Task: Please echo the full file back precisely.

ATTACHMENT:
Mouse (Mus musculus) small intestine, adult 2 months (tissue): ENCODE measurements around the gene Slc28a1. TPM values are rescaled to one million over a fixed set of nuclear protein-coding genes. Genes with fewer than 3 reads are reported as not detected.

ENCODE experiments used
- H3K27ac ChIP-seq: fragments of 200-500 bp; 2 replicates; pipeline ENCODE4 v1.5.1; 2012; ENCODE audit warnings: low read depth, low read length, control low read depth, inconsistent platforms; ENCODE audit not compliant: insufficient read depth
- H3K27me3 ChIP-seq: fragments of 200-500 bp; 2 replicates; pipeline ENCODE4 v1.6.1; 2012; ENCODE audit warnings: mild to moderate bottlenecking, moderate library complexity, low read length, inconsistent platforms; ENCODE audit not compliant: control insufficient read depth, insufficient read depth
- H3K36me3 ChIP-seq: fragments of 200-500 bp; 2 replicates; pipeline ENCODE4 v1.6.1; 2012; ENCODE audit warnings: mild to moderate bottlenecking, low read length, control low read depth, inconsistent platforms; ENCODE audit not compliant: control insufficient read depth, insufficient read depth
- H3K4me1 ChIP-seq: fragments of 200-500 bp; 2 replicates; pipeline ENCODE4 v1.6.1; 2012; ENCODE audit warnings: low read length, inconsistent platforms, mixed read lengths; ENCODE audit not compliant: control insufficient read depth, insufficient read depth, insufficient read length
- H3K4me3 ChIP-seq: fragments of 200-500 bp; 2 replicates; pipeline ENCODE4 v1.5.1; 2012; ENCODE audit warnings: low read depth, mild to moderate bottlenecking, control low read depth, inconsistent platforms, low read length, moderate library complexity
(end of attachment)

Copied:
Mouse (Mus musculus) small intestine, adult 2 months (tissue): ENCODE measurements around the gene Slc28a1. TPM values are rescaled to one million over a fixed set of nuclear protein-coding genes. Genes with fewer than 3 reads are reported as not detected.

ENCODE experiments used
- H3K27ac ChIP-seq: fragments of 200-500 bp; 2 replicates; pipeline ENCODE4 v1.5.1; 2012; ENCODE audit warnings: low read depth, low read length, control low read depth, inconsistent platforms; ENCODE audit not compliant: insufficient read depth
- H3K27me3 ChIP-seq: fragments of 200-500 bp; 2 replicates; pipeline ENCODE4 v1.6.1; 2012; ENCODE audit warnings: mild to moderate bottlenecking, moderate library complexity, low read length, inconsistent platforms; ENCODE audit not compliant: control insufficient read depth, insufficient read depth
- H3K36me3 ChIP-seq: fragments of 200-500 bp; 2 replicates; pipeline ENCODE4 v1.6.1; 2012; ENCODE audit warnings: mild to moderate bottlenecking, low read length, control low read depth, inconsistent platforms; ENCODE audit not compliant: control insufficient read depth, insufficient read depth
- H3K4me1 ChIP-seq: fragments of 200-500 bp; 2 replicates; pipeline ENCODE4 v1.6.1; 2012; ENCODE audit warnings: low read length, inconsistent platforms, mixed read lengths; ENCODE audit not compliant: control insufficient read depth, insufficient read depth, insufficient read length
- H3K4me3 ChIP-seq: fragments of 200-500 bp; 2 replicates; pipeline ENCODE4 v1.5.1; 2012; ENCODE audit warnings: low read depth, mild to moderate bottlenecking, control low read depth, inconsistent platforms, low read length, moderate library complexity